Starting up and growing a business is no easy task, and the majority of new businesses can’t get off the ground without some form of funding. Despite the government encouraging banks and lenders to approve business loans, there are still a large number of small companies being refused funding.
This has led to an increase in business owners seeking alternative sources and non-traditional business funding methods, such as pension-led finance. Pension-led finance is an innovative and sophisticated alternative that allows you to use your existing pension pot to fund your business. It can be an excellent option for those with pension savings to use this money to help a new business grow, but it is not without its risks.
This guide explains what pension-led finance is, how it works and some top tips to help you choose the right funding for you and your business.
What is pension-led finance?
Pension led finance is a form of lending that allows you to use an existing pension pot as security against a loan for your business. It can make for a cheap and flexible financing option for your business when used correctly and can also help your pension to earn a competitive return.
In simple terms, pension-led finance allows you to borrow money from your pension savings and then pay it back with interest over time. Pension led finance is a complex funding product with significant business benefits when appropriately used in certain situations.
There are two main types of interaction between a business and a pension. These are Self-Invested Personal Pensions (SIPP) and Small Self-Administered Schemes (SSAS). It is essential to understand both to know which is right for you and your business.
How does pension-led finance work?
Like with many types of funding, pension-led finance has different types, and it is vital that you understand both. The two types of pension-led finance are:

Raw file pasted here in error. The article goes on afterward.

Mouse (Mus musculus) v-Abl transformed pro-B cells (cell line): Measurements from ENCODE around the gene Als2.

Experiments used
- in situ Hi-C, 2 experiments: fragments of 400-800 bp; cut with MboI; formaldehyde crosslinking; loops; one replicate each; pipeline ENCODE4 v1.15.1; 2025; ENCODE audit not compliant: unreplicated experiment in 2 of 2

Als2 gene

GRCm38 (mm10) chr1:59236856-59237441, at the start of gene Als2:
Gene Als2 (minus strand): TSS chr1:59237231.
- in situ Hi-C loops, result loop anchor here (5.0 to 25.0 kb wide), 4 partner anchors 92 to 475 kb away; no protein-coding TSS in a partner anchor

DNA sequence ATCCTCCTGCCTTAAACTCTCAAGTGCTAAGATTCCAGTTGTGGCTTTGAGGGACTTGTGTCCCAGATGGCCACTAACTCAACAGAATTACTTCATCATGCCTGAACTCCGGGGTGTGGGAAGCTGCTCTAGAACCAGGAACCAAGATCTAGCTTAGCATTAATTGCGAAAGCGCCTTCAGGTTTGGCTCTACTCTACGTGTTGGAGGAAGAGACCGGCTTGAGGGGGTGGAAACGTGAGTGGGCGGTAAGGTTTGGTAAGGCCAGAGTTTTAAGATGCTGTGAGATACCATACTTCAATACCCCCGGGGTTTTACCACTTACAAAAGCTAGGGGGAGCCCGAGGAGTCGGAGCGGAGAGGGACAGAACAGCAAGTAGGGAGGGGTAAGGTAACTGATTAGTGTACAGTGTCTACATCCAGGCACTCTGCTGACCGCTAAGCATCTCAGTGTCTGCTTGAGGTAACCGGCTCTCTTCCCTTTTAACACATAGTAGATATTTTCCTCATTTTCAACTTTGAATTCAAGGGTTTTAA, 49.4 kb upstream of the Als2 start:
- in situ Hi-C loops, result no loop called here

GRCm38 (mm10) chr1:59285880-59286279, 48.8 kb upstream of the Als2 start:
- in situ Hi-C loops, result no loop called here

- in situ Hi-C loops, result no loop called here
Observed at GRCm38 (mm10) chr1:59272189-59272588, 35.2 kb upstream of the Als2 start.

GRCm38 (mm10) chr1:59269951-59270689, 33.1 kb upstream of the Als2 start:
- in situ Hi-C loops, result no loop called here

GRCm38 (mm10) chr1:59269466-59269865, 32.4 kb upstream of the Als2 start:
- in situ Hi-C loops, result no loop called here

A commercial loan from a pension
This option is the simpler of the two and allows the business to borrow money from your pension pot and then pay it back plus interest over the duration of the loan. It is available by using Small Self-Administered Schemes (SSAS) with approval from a trustee, and the maximum loan you can receive is up to 50% of your pension pot’s value. The interest rates on this type of pension-led finance must be ‘commercial’ rates, and 1st charge security is also required and can be in the form of Intellectual Property (IP) assets.
An unlisted share investment
If you have a Self-Invested Personal Pension (SIPP), then you can choose an unlisted share investment or a preference share investment. This type of pension-led finance allows you to use up to 70% of your pension pot’s value and is suitable for businesses that have no other assets to use. You will need an independent share valuation appraisal from a suitably qualified accountant for this type of pension-led finance.
Intellectual Property (IP) is an important asset to many businesses, and includes things like Patents, Copyrights, Design and Trademarks. A lot of businesses are not aware of the value that their IP holds for them.
Understanding Intellectual Property (IP) sale and leaseback
Almost all lenders will want some form of security in order to provide funding for a business. In most cases, this is a charge over a commercial property or other business assets, and it gives the lender some security that they can claim their money back if the loan is not repaid.
As pensions are not a tangible asset, such as property or vehicles, it makes securing lending a more difficult task. Intellectual Property (IP) is used to help with this problem, as pension funds are able to hold intangible assets, a business can sell IP to a pension and then lease it back.
When you want to start using your pension you have the choice to either sell the IP back to the business or continue leasing it into the business and use it as a source of income. As your business grows, your IP will increase in value. This means that your pension pot will receive a number of lease payments, as well as profit in the form of a lump sum when you sell it.
When you choose pension-led finance, you will get a lot of flexibility and independence over your business funding because it is your company borrowing money from your own pension. This gives you the freedom to decide how much is borrowed, as long as your pension provider agrees.